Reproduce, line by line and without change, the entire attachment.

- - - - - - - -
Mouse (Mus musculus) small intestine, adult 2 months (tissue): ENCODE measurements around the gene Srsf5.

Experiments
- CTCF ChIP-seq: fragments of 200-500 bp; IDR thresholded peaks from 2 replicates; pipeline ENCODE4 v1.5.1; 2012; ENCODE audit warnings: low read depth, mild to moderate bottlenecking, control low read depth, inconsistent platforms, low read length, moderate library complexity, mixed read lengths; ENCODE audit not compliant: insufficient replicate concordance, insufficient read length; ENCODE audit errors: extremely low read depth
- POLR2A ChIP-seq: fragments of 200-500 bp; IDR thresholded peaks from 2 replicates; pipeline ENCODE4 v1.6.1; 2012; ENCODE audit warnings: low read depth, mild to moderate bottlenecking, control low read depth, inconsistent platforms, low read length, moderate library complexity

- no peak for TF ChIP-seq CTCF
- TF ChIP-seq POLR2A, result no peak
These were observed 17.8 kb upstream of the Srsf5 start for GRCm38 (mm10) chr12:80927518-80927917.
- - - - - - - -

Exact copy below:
Mouse (Mus musculus) small intestine, adult 2 months (tissue): ENCODE measurements around the gene Srsf5.

Experiments
- CTCF ChIP-seq: fragments of 200-500 bp; IDR thresholded peaks from 2 replicates; pipeline ENCODE4 v1.5.1; 2012; ENCODE audit warnings: low read depth, mild to moderate bottlenecking, control low read depth, inconsistent platforms, low read length, moderate library complexity, mixed read lengths; ENCODE audit not compliant: insufficient replicate concordance, insufficient read length; ENCODE audit errors: extremely low read depth
- POLR2A ChIP-seq: fragments of 200-500 bp; IDR thresholded peaks from 2 replicates; pipeline ENCODE4 v1.6.1; 2012; ENCODE audit warnings: low read depth, mild to moderate bottlenecking, control low read depth, inconsistent platforms, low read length, moderate library complexity

- no peak for TF ChIP-seq CTCF
- TF ChIP-seq POLR2A, result no peak
These were observed 17.8 kb upstream of the Srsf5 start for GRCm38 (mm10) chr12:80927518-80927917.